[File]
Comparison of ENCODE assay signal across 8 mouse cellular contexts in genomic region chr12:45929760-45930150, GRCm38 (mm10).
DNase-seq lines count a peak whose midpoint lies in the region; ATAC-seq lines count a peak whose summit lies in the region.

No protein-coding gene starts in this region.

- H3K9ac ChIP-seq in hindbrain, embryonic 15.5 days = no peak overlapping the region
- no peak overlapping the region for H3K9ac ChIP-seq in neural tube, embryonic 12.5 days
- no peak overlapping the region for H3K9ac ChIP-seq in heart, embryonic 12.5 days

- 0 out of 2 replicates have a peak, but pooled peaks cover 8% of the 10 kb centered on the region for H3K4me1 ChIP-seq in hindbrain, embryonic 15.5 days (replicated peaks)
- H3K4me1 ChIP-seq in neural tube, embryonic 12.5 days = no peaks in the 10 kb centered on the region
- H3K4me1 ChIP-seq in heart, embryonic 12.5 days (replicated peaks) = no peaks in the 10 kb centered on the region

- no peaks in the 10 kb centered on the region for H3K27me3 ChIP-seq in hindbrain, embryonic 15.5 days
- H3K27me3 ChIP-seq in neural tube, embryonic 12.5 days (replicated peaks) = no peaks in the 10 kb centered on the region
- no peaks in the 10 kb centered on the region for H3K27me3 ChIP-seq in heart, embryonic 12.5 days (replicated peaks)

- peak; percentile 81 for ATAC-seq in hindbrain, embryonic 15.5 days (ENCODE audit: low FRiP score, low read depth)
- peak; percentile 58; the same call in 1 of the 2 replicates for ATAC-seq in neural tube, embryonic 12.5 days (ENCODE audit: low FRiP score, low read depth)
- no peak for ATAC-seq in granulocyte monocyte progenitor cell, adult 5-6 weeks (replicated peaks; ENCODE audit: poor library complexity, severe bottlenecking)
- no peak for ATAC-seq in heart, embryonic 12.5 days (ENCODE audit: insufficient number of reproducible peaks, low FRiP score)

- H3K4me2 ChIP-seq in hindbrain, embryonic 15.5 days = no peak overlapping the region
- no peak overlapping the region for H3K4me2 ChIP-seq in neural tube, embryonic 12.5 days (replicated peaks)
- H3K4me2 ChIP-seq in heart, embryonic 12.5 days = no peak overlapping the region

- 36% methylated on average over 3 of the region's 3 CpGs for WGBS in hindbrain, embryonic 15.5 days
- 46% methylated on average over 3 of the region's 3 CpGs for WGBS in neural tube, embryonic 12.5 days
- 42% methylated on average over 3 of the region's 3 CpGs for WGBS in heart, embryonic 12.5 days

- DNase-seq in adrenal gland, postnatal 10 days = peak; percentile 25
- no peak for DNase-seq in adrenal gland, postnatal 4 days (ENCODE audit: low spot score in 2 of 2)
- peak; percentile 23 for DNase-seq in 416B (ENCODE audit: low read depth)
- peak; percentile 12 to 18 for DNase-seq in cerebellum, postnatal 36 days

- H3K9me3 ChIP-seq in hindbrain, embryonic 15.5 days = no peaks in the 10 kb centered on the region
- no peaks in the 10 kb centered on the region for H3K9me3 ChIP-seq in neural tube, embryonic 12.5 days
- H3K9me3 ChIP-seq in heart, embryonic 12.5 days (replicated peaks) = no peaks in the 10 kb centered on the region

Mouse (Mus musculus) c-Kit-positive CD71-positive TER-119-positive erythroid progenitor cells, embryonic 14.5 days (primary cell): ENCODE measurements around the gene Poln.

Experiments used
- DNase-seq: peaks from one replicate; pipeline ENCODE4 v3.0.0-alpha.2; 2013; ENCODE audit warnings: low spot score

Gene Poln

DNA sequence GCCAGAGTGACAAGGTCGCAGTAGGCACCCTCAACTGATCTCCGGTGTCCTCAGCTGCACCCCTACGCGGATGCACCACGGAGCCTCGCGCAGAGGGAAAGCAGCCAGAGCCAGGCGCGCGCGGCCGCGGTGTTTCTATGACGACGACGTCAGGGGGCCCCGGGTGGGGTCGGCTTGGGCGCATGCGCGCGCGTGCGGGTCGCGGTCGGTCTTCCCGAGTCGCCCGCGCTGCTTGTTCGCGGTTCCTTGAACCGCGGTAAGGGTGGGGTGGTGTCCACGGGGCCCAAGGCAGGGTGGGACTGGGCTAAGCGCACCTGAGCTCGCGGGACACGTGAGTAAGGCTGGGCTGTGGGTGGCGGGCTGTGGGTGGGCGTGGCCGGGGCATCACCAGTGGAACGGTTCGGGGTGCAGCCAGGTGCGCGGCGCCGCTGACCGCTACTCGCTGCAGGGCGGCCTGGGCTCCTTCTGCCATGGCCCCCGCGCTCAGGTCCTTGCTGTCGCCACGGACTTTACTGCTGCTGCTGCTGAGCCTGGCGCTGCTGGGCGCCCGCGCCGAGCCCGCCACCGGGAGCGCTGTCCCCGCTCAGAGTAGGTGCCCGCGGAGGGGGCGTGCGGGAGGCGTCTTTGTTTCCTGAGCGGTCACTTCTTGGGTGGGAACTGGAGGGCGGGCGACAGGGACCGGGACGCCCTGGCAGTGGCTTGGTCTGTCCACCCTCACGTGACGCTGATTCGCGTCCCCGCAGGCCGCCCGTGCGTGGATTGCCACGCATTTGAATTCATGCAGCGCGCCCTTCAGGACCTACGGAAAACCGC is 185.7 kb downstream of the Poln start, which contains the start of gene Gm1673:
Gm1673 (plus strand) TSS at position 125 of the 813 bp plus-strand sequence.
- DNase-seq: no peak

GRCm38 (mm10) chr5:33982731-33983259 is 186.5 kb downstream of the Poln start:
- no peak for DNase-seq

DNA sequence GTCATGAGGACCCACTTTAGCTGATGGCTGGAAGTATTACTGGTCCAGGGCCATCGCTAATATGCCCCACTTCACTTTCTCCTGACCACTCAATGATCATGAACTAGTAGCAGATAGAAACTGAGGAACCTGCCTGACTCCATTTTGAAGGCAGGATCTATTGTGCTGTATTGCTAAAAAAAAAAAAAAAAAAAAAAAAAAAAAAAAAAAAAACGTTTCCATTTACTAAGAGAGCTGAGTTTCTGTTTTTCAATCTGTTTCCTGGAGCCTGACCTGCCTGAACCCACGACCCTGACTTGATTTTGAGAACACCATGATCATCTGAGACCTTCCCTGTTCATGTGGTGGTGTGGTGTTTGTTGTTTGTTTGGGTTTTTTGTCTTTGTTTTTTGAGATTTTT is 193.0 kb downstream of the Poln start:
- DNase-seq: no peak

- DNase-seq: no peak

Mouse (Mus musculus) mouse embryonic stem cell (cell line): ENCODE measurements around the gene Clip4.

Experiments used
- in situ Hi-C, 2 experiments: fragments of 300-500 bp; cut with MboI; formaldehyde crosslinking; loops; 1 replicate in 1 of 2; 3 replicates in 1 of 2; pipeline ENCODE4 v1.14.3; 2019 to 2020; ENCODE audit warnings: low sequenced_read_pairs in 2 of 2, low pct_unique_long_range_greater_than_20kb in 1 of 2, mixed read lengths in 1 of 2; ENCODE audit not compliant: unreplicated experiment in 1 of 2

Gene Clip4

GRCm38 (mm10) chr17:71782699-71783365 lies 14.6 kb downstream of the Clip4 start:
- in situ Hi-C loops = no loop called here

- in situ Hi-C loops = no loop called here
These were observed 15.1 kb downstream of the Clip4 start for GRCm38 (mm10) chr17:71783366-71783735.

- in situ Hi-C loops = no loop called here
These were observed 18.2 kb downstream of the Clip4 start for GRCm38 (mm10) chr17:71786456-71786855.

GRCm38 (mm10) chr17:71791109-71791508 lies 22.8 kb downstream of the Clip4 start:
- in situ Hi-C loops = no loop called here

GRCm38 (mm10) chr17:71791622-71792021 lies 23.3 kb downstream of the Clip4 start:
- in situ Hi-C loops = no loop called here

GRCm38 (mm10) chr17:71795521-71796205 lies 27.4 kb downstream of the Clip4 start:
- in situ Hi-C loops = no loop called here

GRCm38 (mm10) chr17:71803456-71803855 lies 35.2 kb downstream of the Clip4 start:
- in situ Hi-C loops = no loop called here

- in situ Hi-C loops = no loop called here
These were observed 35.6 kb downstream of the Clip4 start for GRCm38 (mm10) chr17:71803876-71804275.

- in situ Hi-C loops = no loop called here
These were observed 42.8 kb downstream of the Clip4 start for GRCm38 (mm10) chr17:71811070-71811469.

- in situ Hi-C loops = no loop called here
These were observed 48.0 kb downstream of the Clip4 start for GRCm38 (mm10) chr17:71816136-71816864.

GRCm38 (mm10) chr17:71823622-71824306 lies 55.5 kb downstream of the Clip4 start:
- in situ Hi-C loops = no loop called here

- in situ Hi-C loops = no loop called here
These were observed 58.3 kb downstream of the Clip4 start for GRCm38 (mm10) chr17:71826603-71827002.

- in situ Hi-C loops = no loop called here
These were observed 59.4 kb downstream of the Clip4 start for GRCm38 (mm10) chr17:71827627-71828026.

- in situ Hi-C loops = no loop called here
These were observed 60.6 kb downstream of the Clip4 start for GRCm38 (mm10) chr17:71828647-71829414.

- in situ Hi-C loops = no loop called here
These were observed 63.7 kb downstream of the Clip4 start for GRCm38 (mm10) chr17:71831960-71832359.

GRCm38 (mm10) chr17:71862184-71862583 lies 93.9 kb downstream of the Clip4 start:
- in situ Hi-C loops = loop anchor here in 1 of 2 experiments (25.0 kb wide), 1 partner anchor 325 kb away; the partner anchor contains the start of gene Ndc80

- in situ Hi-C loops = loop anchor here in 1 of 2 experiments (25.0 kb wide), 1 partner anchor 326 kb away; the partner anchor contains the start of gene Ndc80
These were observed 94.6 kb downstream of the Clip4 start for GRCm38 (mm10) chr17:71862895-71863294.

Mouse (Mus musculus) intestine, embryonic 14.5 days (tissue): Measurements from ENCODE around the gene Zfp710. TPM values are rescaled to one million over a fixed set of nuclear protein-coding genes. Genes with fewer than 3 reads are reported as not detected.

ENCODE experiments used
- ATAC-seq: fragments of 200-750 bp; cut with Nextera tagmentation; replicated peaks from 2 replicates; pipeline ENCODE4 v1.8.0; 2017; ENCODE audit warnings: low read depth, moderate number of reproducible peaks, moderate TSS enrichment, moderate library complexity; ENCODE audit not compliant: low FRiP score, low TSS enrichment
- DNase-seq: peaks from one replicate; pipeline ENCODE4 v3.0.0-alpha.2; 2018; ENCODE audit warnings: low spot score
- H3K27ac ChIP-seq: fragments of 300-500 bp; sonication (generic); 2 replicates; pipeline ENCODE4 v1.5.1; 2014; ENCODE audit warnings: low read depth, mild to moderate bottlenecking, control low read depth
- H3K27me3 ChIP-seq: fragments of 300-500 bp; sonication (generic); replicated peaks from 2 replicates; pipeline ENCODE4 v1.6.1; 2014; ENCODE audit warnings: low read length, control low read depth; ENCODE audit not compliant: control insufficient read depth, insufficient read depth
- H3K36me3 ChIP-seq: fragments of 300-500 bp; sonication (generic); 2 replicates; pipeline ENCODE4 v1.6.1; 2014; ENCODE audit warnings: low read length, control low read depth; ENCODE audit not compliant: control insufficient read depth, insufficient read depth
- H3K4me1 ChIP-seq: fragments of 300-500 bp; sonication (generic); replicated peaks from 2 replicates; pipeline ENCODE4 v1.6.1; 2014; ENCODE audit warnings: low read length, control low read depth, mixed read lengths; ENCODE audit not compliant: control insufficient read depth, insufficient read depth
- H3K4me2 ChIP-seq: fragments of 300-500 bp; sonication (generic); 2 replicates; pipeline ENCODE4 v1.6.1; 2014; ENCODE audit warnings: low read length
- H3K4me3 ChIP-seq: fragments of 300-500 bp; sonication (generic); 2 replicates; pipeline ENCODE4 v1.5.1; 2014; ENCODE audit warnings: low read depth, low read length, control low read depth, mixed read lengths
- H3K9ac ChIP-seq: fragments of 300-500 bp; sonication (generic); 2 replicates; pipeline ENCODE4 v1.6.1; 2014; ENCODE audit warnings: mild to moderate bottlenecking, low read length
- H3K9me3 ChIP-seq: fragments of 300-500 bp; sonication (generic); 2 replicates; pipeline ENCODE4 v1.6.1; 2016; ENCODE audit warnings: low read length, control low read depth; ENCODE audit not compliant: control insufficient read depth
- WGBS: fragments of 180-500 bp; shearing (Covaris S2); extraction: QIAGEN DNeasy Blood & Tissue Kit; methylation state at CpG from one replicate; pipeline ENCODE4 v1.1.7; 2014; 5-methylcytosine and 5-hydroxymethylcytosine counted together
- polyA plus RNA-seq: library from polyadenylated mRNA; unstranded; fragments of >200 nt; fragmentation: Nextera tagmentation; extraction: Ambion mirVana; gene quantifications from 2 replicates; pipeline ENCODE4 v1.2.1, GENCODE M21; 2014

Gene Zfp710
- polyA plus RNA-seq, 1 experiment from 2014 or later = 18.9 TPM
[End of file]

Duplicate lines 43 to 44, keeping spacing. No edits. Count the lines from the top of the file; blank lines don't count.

Experiments used
- in situ Hi-C, 2 experiments: fragments of 300-500 bp; cut with MboI; formaldehyde crosslinking; loops; 1 replicate in 1 of 2; 3 replicates in 1 of 2; pipeline ENCODE4 v1.14.3; 2019 to 2020; ENCODE audit warnings: low sequenced_read_pairs in 2 of 2, low pct_unique_long_range_greater_than_20kb in 1 of 2, mixed read lengths in 1 of 2; ENCODE audit not compliant: unreplicated experiment in 1 of 2